cepts used in this paper.We review the problem of Bayesian network generation

and existing approaches in Section 3.In Section 4 we develop algorithms for gen-

eration of random directed acyclic graphs.We demonstrate that our methods

can uniformly generate multi-connected and singly-connected Bayesian networks

for a given number of nodes and limits on node degree and number of arcs (other

constraints can be imposed by modifying the basic algorithms).In Section 5 we

describe an implementation and tests with our methods.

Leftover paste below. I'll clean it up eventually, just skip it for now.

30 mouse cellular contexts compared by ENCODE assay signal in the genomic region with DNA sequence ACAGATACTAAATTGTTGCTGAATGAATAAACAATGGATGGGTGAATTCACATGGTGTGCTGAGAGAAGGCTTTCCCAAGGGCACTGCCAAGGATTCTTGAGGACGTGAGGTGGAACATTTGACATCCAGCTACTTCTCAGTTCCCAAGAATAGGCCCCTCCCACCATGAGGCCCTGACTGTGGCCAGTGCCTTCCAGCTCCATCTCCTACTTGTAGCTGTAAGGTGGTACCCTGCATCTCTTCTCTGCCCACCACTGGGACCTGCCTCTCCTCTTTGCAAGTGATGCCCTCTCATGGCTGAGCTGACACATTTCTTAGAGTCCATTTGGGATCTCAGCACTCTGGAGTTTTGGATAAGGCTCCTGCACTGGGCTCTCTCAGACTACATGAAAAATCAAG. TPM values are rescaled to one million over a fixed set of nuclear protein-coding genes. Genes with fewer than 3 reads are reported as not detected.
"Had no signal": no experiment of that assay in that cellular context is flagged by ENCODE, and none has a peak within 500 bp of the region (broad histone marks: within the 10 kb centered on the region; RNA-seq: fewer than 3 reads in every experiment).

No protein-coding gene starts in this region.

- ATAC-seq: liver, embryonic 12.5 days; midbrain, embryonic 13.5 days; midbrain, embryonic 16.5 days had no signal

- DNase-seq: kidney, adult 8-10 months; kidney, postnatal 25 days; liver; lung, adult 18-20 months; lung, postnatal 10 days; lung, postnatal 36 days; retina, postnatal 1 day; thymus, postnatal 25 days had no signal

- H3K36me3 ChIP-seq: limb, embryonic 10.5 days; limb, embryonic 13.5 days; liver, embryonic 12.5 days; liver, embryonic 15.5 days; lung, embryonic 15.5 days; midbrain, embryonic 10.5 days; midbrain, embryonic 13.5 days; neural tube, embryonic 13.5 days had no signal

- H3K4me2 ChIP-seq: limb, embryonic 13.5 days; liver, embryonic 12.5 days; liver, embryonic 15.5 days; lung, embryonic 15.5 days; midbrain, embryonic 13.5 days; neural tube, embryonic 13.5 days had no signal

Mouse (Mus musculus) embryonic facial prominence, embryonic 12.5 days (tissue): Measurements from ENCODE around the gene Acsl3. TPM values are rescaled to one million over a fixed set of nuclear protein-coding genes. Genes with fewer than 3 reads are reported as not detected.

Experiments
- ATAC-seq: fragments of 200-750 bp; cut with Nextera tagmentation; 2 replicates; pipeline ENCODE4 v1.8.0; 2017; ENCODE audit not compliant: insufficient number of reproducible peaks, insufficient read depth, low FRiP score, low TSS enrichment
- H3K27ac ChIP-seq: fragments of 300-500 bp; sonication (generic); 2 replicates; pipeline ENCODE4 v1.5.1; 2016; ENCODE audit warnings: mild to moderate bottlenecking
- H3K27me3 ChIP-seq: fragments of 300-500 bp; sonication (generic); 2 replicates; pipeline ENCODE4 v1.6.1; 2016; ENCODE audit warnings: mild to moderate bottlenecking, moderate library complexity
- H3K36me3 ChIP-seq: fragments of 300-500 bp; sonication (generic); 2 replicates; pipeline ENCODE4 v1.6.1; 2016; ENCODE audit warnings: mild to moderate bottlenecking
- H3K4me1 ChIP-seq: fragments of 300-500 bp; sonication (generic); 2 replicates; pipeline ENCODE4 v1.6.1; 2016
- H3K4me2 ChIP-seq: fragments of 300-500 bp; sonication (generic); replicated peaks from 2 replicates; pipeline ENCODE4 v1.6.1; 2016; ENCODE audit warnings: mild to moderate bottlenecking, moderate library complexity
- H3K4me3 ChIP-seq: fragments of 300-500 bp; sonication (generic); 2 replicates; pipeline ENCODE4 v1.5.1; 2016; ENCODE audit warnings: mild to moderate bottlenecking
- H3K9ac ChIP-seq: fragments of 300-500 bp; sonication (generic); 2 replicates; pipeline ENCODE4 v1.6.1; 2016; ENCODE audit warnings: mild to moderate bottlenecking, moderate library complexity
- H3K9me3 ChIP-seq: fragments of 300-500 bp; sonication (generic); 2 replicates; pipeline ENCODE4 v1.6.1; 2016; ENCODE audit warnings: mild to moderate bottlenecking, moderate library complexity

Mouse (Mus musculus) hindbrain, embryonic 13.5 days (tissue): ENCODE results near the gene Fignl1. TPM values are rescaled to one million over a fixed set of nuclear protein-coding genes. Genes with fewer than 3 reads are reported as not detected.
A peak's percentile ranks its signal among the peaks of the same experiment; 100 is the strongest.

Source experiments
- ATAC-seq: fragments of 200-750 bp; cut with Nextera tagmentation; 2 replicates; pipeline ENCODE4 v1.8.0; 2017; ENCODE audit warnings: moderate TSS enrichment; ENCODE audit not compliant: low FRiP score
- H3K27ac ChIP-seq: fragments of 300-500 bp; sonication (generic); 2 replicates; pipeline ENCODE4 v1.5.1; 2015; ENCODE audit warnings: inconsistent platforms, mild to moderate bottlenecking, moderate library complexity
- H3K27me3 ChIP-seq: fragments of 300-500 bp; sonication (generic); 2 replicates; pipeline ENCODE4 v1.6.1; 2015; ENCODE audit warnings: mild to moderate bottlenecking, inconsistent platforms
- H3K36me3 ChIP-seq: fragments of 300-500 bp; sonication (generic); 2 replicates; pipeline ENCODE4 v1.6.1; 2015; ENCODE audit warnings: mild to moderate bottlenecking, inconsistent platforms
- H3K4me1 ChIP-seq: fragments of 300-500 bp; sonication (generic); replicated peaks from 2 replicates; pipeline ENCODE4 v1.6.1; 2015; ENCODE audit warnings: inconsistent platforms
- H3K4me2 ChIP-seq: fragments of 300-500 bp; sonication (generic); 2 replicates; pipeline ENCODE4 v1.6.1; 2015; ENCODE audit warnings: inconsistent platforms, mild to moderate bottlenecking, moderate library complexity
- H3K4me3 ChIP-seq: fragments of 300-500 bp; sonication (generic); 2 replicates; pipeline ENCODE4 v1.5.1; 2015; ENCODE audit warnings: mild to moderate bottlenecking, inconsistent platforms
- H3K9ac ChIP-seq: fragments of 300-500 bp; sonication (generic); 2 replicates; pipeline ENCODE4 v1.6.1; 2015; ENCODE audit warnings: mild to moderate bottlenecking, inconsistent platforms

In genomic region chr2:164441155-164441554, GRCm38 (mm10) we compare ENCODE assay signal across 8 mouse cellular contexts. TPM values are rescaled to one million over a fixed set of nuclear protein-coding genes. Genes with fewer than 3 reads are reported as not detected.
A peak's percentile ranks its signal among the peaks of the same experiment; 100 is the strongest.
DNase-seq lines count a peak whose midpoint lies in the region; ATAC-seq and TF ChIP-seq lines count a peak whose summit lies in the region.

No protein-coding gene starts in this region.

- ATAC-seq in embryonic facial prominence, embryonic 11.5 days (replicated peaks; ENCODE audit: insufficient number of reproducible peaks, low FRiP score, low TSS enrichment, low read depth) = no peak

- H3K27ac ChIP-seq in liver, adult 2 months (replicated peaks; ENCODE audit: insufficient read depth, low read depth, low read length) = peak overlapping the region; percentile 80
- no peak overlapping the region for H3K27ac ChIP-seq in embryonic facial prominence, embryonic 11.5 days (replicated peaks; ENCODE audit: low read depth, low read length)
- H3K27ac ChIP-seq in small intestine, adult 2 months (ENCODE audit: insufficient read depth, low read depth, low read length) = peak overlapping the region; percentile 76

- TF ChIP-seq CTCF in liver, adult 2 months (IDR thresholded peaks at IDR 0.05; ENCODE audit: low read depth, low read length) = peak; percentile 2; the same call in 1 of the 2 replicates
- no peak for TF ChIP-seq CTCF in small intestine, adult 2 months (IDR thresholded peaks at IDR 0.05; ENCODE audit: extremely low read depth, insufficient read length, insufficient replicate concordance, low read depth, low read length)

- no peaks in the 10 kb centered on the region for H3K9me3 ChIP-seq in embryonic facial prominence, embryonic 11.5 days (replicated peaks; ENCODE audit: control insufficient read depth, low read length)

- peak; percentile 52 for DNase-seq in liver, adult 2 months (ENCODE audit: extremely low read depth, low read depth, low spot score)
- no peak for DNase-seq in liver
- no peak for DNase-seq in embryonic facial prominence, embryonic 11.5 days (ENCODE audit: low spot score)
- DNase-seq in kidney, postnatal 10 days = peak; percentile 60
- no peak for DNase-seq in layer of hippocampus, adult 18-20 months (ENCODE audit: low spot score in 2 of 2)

2 Bayesian networks and graphs

This section summarizes the theory of Bayesian networks and introduces termi-

nology used throughout the paper.All random variables are assumed to have a

ﬁnite number of possible values.Denote by p(X) the probability density of X,

and by p(XjY ) the probability density of X conditional on values of Y.

A Bayesian network represents a joint probability density over a set of vari-

ables X [3].The joint density is speciﬁed through a directed acyclic graph.

A directed graph is composed of a set of nodes and a set of arcs.An arc (u;v)

goes from a node u (the parent) to a node v (the child).A path is a sequence of

nodes such that each pair of consecutive nodes is adjacent.A path is a cycle if

it contains more than two nodes and the ﬁrst and last nodes are the same.A

cycle is directed if we can reach the same nodes while following arcs that are in

the same direction.A directed graph is acyclic (it is a DAG) if it contains no